Rishma Walji: Or whatever? You ask all these questions. That's what I started doing with journaling. So I have these different prompts that I use that kind of probe a little bit deeper, a little bit deeper, a little bit deeper. And it usually ends up bringing up something that's like, oh, I don't wanna deal with this. But then we have to sit in it and understand it. So that's one strategy. There's many. Looking for patterns is another thing. So in the way that I would pay attention, oh, I get a headache every time I have a period. That's a pattern, right? I also try to pay attention to emotional patterns. So anytime I get upset, I reach for junk food. That's a pattern, right? So I pay attention to these things because once you understand that, oh, it's this emotion that makes me feel this way or makes me respond in this way, then we can change it. So that's the first thing is sort of like being aware of that, being curious, being open to the awareness too, and not pushing it under the rug.

Rita Black: Yeah. That's great. Now you have been mentioning a podcast. What is the name of your podcast?

Rishma Walji: It's called XO Conversations.

Rita Black: I love it. And that's available in all the platforms.

Rishma Walji: Yeah.

Rita Black: So check out Rishma on those platforms. And then you're writing a book now the book is in process, so we can look forward to that. And is there any way I'm gonna be posting in the show notes all the different ways that people can find you and get in on this conversation more. And I'm gonna put your TED talk on the show notes as well. Thank you. I haven't seen it yet, but I will look forward to seeing it because I have been wanting to see it. Looks really good. But you also have something that, you have this graph that you're talking about, right? Can you tell us more about it? And I'm gonna be putting it, there's a link to it, right? Like that you can sign up for it and then get it sent to you.

Rishma Walji: Yeah. So the best place to reach me is on my website, And if you want the quiz, it's So I can give you the link, you can link to it. And essentially it's a quiz that helps you, it helps plot people on this graph in terms of where they are in terms of their intentionality. And it helps people become more intentional by giving them the first sort of steps. You're more heavily based in awareness. Maybe you need some action steps. You're more heavily based in action. Maybe you need some awareness steps. So it sort of graphs you or plots you on the graph. And then it gives you some prompting questions and some steps to take in order to be more intentional with the next decisions that you're making in life.

Rita Black: Oh, that's amazing. Okay. Well, great. Well, I will check that out and everybody can check that out. That sounds really good. I love how you've broken everything down. That's, that's really the first step. You've made it very accessible, which is fantastic.

Rishma Walji: Thank you.

Rita Black: Well, it's been such a joy to start the conversation with you. I'm sure we're gonna have to have you back for more intentional decision making, but this has been great. And if there's maybe one, one thing that you could say for one people out there to just get started, other than taking your quiz, like what would be that first thing to get a little more mindful and intentional today?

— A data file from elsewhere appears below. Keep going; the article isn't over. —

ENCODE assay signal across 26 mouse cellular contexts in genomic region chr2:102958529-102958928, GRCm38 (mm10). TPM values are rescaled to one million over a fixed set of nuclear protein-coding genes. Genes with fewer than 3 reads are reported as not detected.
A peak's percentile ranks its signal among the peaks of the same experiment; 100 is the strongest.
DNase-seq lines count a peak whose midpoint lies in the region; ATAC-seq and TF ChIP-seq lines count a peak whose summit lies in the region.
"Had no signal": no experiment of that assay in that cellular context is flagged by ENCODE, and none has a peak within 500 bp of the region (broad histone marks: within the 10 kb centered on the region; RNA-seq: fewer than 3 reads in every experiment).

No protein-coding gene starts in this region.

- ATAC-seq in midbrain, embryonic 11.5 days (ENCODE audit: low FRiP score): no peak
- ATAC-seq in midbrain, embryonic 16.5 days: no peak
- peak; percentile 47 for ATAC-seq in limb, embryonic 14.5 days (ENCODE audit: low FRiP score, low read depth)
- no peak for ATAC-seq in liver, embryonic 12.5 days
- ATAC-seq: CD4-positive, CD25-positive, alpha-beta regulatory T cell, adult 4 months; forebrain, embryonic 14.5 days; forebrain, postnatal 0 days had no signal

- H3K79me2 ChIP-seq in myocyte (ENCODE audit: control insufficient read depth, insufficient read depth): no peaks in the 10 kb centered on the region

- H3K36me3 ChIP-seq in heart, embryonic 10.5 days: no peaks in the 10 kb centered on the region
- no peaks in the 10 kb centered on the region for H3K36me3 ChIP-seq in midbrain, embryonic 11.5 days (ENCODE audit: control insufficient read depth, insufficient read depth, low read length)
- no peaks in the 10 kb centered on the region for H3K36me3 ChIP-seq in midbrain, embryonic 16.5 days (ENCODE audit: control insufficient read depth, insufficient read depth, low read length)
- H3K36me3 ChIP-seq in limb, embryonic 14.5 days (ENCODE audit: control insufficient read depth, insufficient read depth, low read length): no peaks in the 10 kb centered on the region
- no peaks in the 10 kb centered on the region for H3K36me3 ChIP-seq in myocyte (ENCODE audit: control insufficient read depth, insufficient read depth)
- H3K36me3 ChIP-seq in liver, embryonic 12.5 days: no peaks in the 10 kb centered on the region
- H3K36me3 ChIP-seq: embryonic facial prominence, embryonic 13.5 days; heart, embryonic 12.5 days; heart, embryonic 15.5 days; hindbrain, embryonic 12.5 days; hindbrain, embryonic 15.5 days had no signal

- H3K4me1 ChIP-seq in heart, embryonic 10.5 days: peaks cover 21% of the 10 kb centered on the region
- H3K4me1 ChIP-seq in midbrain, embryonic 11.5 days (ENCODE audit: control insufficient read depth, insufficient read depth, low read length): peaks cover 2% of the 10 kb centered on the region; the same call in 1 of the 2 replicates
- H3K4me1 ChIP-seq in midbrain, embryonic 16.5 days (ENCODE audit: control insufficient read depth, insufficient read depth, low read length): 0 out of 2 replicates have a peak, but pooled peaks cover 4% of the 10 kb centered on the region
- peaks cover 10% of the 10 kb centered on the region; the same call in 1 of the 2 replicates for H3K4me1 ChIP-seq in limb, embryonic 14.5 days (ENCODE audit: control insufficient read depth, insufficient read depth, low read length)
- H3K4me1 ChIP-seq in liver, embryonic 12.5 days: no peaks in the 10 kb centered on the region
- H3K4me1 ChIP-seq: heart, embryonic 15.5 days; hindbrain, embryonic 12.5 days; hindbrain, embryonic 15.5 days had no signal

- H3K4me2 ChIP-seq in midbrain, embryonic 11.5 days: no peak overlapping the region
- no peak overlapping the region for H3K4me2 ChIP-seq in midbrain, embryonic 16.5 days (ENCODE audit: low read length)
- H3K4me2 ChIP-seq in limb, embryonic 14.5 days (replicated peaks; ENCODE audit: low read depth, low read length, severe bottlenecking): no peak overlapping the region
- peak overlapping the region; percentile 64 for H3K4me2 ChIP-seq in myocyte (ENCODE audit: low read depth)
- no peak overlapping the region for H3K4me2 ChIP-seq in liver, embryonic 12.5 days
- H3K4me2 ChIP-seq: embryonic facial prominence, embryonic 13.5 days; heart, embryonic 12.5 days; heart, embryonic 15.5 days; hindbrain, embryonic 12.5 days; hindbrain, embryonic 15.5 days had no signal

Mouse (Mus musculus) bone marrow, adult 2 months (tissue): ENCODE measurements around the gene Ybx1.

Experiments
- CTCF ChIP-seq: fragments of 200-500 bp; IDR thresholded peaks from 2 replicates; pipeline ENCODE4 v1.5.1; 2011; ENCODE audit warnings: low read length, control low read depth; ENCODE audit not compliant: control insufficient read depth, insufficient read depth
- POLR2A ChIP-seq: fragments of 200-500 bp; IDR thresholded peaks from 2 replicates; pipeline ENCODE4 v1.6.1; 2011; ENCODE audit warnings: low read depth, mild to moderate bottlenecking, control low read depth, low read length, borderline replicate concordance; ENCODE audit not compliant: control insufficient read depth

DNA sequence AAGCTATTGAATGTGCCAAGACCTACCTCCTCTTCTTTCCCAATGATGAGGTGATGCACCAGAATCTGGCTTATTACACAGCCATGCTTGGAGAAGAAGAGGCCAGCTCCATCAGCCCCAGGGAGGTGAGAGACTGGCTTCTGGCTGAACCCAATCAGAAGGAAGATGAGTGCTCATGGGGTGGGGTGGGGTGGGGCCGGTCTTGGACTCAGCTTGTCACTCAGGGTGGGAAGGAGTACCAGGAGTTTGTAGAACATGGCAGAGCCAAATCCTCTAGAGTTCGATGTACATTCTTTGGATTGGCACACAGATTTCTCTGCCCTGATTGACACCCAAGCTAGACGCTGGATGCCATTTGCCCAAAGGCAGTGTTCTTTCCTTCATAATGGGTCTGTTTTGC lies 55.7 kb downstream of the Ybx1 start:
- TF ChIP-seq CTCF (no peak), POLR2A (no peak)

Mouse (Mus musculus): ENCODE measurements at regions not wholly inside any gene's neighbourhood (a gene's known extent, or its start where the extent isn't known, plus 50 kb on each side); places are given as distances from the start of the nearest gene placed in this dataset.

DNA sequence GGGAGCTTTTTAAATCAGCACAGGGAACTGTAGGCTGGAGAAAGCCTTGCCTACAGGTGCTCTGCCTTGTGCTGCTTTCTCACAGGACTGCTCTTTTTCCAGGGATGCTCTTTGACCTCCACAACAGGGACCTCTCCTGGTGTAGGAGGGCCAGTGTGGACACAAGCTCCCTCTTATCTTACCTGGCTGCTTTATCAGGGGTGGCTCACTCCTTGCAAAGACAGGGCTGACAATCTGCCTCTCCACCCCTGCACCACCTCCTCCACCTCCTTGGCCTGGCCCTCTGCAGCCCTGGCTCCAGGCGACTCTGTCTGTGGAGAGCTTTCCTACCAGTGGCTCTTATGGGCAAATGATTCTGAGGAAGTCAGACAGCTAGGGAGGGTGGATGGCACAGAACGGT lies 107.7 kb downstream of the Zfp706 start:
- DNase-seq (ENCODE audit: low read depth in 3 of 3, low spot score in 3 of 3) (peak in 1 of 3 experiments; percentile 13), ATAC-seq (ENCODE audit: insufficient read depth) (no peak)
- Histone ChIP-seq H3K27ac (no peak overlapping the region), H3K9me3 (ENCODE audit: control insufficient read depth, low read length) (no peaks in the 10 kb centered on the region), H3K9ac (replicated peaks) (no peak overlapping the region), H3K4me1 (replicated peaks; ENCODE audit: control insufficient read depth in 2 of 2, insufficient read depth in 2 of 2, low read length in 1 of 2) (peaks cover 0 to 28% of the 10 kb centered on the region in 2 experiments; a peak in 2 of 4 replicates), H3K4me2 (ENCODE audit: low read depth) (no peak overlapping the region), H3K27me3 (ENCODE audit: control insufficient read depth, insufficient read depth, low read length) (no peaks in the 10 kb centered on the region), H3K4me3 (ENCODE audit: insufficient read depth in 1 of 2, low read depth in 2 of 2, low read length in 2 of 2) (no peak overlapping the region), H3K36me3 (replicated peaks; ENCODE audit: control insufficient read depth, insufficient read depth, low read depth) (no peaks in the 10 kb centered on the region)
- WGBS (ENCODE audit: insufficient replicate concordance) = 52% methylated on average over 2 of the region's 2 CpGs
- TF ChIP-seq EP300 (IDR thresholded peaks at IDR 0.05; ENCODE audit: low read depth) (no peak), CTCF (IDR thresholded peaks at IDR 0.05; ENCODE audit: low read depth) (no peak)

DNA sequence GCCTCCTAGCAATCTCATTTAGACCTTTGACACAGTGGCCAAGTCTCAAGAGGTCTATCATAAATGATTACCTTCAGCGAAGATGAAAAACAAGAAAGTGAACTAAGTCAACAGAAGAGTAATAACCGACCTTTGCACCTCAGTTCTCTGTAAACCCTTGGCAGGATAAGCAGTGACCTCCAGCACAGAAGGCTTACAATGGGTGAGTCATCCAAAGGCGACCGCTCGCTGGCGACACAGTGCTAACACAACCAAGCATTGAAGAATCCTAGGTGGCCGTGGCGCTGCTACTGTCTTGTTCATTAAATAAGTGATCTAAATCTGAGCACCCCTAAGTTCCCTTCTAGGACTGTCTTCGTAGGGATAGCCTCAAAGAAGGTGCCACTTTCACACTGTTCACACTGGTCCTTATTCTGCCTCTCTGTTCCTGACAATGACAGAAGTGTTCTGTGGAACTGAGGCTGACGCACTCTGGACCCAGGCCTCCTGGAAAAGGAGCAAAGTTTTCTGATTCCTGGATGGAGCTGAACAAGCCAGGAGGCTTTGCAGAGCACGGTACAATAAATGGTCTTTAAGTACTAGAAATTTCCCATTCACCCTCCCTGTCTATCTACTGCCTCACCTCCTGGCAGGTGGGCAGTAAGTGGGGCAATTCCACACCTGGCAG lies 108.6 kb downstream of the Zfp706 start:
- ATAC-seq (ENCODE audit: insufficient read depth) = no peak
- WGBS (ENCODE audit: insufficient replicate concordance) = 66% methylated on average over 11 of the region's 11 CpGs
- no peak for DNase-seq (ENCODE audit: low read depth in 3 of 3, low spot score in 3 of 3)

Rishma Walji: Yeah, the first thing I usually tell people is to pay attention, not with judgment or anything like that. Just pay attention in the way that your best friend would pay attention to you. You know? Or we don't judge other people. Like, I am sometimes so hard on myself, right? If I pay attention to a reaction, I'm like, why did I get upset? You know? But my friend would be like, of course you got upset. I understand it, but why did you get upset? What's going on in your mind? You know? Sort of like ask yourself as a friend would. Just pay attention to your life, your reactions, your physical body, how you interact with people. Just pay attention to things around you. And you don't have to pay attention to everything, but if there's something in your life that you wanna change, if there's a decision that you wanna make intentionally, just pay attention to the things around that decision that are influencing you so that you have more control over the outcome.

Rita Black: I love it. Okay. Well thank you for that. I really appreciate your time. This has been fantastic.

Rita Black: Thank you, Rishma so much. We look forward to having you back!

Rita Black: Thank you so much for joining us. And everyone, make sure to check out Rishma's TED talk in the link, it's in the show notes and get on her email list so that you can learn when her book drops and all the other wonderful things she's up to, like her podcast. Have a great week. And remember that the key and probably the only key to unlocking the door of the weight struggle is inside you. So keep listening and find it. I will see you here next week.

Rita Black: Thanks for listening to The Thin Thinking Podcast. Did that episode go by way too fast for you? If so, and you wanna dive deeper into the mindset of long-term weight release, head on over to That's, where you'll find numerous tools and resources to help you unlock your mind for permanent weight release tips, strategies, and more. And be sure to check the show notes to learn more about my book From Fat to Thin Thinking. Unlock Your Mind for Permanent Weight Loss.